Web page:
The Wednesday HodgePodge (October 19, 2022)

Hi all. I’m joining the Wednesday HodgePodge again. This week’s questions are truly random or at least I cannot see a common theme to them. I don’t mind though. Here goes.

1. What’s something you wish you’d figured out sooner?
That I am the beloved of God and that it really doesn’t matter what my family or anyone else thinks of me in the end, God will ultimately judge my heart.

2. Something from childhood you still enjoy today?
Swimming, playground equipment (when it’s strong enough to carry adult me, such as here at the institution), children’s books.

3. Are you a fidgeter? What’s the first thing that comes to mind when you hear the word fidget?
I am a definite fidgeter! The first thing that comes to mind is hair twirling. I’ve done it since adolescence. When I was 21, my autism diagnosing psychologist in fact told me I really had to unlearn it because it was a “serious social handicap”. Thankfully, the only people who agreed were my immediate family, who had more or less abandoned me by this time anyway.

4. Your favorite fall vegetable? How do you like it prepared?
Broccoli! In fact, about a month ago, I was discussing with a former staff what vegetable I’d choose if I could eat only one for the rest of my life and I picked broccoli. It is such a versatile vegetable. I love it cooked plain or with a creamy sauce, stir-fried or even raw in a salad. Next up are carrots. I eat them raw as a side to my lunch almost everyday.

5. What’s something you find mildly annoying, but not annoying enough to actually do anything about? Might you now?
My headphones (the cheap Chinese brand ones I bought six months ago as a replacement for the Bose QuietComfort 45 ones that broke within three weeks of me having bought them) being basically useless as wireless headphones due to the battery draining very quickly. I have been intending to replace them for a few weeks, but can’t decide for sure on a new model. For now, I’m using my AirPods with my iPhone, but this is indeed slightly annoying.

6. Insert your own random thought here.
I’ve been in the main institution care home for two weeks today and it’s going pretty well. We had some issues early on, among other things with my medication, but all has been sorted now.

#WeekendCoffeeShare (July 2, 2022)

Hi everyone on this first Saturday of July. Wow, can you believe the first half of the year is over with already? I certainly can’t. I’m joining #WeekendCoffeeShare today. I just had my afternoon coffee, but the other residents are probably still having theirs. Let’s have a coffee and let’s catch up.

If we were having coffee, I’d start out by asking how you are. How’s your weather? Ours has been mixed. Right now, it’s about 23°C and partly cloudy, but we’ve had daytime temps as high as 29°C and as low as 19°C and a mix of sun and rain and thunderstorms.

If we were having coffee, I would share that this week was a mixed bag. I’ve been struggling quite a bit with all the new staff being introduced to me over the week. Now I hear you say what my staff have been saying too: isn’t that better than temp workers? Yes, it is and, thankfully, I didn’t have any temping staff all week. However, on some days, I had two staff introduced to me in a day and this generally meant at least one of them was orienting to my one-on-one shift. This means they’re with me literally all the time and this means I have two staff with me all the time, who are sometimes chatting among themselves about their kids or whatever (sometimes under the guise of the new staff telling me about themself). That cost me a lot of energy. By the middle of the week, I had thankfully been able to get it through to the staff that I don’t like this.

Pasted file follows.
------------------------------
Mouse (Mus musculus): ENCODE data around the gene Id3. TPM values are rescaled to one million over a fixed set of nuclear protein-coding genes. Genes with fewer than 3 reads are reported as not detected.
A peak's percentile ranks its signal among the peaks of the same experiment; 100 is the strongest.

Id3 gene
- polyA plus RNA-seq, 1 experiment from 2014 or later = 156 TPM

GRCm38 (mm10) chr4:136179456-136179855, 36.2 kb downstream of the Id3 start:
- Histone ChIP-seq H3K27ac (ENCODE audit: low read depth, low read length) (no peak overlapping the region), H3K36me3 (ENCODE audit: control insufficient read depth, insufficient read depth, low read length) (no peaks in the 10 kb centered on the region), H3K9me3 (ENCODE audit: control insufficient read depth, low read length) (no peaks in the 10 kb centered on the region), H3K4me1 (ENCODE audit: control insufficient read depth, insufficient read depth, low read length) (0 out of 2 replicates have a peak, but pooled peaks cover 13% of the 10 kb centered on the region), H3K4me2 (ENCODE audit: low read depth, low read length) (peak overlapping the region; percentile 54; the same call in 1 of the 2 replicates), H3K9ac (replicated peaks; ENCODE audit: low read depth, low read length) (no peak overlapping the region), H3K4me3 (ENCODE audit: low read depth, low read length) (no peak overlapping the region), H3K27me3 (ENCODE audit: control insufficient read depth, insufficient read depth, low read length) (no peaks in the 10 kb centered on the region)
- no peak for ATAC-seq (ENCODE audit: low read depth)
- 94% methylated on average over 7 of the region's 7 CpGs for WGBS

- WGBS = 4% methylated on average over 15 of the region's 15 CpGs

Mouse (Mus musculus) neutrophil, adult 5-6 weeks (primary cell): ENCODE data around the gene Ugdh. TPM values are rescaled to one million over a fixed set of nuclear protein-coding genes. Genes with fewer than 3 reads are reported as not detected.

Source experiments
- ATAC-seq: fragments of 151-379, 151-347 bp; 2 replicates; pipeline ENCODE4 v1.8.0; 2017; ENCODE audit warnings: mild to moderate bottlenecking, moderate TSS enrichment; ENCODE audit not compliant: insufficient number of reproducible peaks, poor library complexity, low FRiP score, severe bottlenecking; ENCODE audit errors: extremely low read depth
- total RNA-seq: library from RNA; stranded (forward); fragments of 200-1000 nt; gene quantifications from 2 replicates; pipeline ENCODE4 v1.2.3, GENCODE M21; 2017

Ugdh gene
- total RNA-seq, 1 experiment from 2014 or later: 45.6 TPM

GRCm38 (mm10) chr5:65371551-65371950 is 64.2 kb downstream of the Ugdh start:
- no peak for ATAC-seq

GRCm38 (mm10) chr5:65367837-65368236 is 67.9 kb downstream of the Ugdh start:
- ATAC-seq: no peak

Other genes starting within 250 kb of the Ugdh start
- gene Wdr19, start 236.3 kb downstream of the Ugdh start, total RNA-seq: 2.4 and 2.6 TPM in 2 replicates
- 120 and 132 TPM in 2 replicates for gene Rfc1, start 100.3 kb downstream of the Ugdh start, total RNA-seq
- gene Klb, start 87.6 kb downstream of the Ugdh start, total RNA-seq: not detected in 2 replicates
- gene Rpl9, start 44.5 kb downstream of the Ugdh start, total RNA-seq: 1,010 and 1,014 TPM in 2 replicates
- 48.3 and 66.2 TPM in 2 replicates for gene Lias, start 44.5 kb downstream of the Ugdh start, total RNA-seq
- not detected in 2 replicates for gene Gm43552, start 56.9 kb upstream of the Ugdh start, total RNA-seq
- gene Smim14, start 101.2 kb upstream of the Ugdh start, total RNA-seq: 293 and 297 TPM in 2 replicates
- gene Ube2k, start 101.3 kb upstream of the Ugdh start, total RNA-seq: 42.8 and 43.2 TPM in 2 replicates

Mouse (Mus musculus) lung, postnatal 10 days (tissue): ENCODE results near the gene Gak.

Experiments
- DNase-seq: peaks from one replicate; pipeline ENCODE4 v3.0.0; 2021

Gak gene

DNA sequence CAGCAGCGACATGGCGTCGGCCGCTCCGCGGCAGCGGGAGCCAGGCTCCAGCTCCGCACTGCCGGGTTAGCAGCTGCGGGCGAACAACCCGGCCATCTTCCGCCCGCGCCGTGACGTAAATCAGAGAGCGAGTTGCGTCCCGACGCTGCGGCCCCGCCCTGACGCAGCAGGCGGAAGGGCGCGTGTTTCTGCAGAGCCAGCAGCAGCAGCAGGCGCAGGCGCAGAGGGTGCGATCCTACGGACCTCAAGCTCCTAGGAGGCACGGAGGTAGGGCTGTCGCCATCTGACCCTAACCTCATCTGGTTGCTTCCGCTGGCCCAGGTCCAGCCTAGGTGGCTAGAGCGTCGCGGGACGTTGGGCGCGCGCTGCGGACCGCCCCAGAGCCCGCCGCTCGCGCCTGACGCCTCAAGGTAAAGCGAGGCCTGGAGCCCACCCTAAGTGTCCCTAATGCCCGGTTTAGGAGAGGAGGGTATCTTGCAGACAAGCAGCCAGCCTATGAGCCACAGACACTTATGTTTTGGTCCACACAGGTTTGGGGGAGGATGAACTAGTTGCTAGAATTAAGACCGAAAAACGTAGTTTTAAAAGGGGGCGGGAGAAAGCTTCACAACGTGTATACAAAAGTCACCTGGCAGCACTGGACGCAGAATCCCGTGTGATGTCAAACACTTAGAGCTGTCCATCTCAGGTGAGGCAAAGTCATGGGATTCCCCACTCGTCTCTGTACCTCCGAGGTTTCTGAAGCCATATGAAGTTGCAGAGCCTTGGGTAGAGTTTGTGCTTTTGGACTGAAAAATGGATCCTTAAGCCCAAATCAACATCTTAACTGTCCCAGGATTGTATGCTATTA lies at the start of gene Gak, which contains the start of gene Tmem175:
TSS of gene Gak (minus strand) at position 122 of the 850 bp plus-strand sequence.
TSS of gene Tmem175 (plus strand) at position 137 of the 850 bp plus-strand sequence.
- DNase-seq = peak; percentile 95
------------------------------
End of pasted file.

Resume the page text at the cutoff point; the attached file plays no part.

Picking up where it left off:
If we were having coffee, I would tell you that I’ve been struggling a bit with the discrepancy between my emotional development and my intelligence again. I have been reading up on emotional development as it relates to people with developmental disabilities and, though the theory makes perfect sense to me, this does actually create intense turmoil inside of me. This specifically relates to the situation in which staff confront me with my challenging behavior, trying to let me know it’s unacceptable. I am not even always rationally able to see their point, for example when it relates to the temp workers and new staff, but even when I am, it is sheer impossible for me to grasp it emotionally.

If we were having coffee, I would share that, on Monday, some evangelicals were handing out flowers near my neighborhood supermarket. As a progressive Christian, I agreed with a lot but not all of what the woman doing the evangelizing to me said, but I didn’t feel like challenging her. After she started challenging my staff’s Catholic beliefs and all of us noticed the conversation became awkward, I accepted the flowers and moved on. I do feel that this, odd as it may seem, came at the right time, being that it was my birthday and I’d just had a really hard appt with my nurse practitioner. At least yesterday, the flowers still looked quite good.